Gas also serves as compensation for responsible for guaranteeing that the information in the transactions is valid. When network activity is high, people will raise their gas limit to get their transaction executed and validated. This way, validators will choose from the mempool the transactions with higher gas limits.[4]

How EVM works

Virtual machines are essentially creating a level of abstraction between the executing code and the executing machine. This layer is needed to improve the portability of software, as well as to make sure applications are separated from each other, and separated from their host.

Smart contract languages like Solidity cannot be executed by the EVM directly. Instead, they are compiled to low-level machine instructions called opcodes. These opcodes allow the EVM to be Turing-complete. This means the EVM is able to compute (almost) anything, given enough resources. Because opcodes are 1 byte, there can only be a maximum of 256 (16²) opcodes.
wikiIn order to efficiently store opcodes, they are encoded to bytecode. Every opcode is allocated a byte. During execution, bytecode is split up into its bytes (1 byte equals 2 hexadecimal characters).
wikiEVM uses a 256-bit register stack from which the most recent 16 items can be accessed or manipulated at once. In total, the stack can only hold 1024 items. Because of these limitations, complicated opcodes instead use contract memory to retrieve or pass data. However, memory is not persistent. When contract execution finishes, the memory contents will not be saved. Thus, while stack can be compared to function arguments, memory can be compared to declaring variables.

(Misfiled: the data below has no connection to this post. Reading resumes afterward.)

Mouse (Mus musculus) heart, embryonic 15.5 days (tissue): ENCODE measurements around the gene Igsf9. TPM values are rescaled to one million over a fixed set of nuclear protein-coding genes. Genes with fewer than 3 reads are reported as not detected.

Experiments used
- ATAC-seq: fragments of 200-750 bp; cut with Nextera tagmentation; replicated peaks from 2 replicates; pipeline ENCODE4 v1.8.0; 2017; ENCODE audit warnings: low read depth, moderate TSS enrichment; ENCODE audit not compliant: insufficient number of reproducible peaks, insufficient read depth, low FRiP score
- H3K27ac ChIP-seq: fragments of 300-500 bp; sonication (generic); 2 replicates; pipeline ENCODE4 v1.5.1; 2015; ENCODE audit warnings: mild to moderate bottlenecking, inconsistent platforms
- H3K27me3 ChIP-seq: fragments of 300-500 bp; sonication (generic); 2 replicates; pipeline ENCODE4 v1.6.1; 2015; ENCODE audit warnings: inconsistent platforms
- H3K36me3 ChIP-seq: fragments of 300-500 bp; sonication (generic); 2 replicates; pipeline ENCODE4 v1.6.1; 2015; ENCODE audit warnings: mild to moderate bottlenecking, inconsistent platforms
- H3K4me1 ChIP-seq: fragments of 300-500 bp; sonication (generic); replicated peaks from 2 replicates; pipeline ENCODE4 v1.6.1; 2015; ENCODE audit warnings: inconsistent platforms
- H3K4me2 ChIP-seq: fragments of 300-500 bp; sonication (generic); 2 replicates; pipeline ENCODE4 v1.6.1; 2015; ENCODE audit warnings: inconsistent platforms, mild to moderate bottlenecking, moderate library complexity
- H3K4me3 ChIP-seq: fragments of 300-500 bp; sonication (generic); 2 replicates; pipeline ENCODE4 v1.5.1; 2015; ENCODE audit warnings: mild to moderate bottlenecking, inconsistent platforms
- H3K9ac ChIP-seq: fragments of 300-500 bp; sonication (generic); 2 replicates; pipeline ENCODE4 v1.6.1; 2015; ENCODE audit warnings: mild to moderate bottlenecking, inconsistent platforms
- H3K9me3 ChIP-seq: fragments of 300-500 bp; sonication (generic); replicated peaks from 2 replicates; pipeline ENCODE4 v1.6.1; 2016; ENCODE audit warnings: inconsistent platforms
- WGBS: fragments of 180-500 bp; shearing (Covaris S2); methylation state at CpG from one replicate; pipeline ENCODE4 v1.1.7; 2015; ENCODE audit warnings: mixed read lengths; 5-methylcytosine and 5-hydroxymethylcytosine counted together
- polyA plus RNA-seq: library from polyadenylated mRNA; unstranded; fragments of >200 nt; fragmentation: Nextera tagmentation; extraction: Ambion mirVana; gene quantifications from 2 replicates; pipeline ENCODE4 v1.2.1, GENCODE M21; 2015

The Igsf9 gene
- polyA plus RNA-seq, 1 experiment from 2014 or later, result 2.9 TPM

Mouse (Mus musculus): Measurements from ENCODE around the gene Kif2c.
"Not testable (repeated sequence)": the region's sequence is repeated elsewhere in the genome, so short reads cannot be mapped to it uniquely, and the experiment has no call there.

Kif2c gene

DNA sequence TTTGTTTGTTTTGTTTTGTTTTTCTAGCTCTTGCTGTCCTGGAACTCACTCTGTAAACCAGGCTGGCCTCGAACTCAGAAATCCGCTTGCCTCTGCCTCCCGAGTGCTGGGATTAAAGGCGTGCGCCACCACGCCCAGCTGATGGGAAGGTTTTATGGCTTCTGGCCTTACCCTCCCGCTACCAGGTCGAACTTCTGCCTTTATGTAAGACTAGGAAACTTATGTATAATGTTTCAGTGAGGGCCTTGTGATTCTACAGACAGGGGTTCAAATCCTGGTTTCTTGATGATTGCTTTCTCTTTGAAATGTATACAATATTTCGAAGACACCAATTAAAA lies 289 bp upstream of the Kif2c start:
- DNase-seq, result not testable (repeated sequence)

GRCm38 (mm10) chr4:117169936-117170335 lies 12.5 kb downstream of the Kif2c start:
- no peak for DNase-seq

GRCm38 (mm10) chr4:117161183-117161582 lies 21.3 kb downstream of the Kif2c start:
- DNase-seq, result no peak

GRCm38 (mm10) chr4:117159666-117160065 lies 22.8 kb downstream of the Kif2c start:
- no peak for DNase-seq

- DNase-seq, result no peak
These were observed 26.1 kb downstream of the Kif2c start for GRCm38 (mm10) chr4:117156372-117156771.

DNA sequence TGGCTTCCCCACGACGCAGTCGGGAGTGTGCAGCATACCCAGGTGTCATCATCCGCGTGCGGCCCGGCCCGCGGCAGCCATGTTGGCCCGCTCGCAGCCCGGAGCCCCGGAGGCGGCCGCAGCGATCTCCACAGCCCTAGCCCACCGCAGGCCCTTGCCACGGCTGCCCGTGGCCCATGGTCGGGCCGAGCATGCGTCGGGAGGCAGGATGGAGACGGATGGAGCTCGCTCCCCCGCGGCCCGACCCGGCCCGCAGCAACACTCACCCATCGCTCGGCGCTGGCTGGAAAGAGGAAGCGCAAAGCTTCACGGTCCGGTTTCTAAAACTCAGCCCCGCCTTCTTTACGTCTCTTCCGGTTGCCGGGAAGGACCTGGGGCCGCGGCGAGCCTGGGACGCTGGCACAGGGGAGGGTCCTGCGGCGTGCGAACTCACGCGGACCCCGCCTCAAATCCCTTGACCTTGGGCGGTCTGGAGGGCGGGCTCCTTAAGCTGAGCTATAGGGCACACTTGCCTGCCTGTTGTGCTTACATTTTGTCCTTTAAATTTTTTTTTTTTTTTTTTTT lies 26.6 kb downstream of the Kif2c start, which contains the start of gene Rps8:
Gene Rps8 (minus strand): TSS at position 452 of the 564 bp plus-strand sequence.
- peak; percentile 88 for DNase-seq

In order to store data indefinitely and make it accessible for future contract executions, one can use storage.

Since all contract executions are run by everyone running an Ethereum node, an attacker could try creating contracts including lots of computationally expensive operations to slow down the network. To prevent such attacks from happening, every opcode has its own base gas cost.

At the end of this bytecode, a Swarm hash of a metadata file created by Solidity gets appended. Swarm is a distributed storage platform and content distribution service, or, more simply stated: a decentralized file storage. The metadata file contains various information about the contract, such as the compiler version or the contract’s functions. Unfortunately, this is an experimental feature, and not many contracts have publicly uploaded their metadata to the Swarm network.[1][3][5][6]

Use cases


 are tokens that can be sent between addresses and have a fixed amount, and their values are the same across the Ethereum network. that follow a specified data structure on the EVM are used to create these tokens. The data structure is responsible for controlling the naming, distributions, supply amount, and monitoring of the token.[4][7]

Decentraliezd Exchanges (DEX)

deploy smart contracts to users to exchange their tokens. The main innovation behind DEXs is a solution called that allows users to contribute to of specific tokens without the need for a centraliezd agent controlling it.[4][7]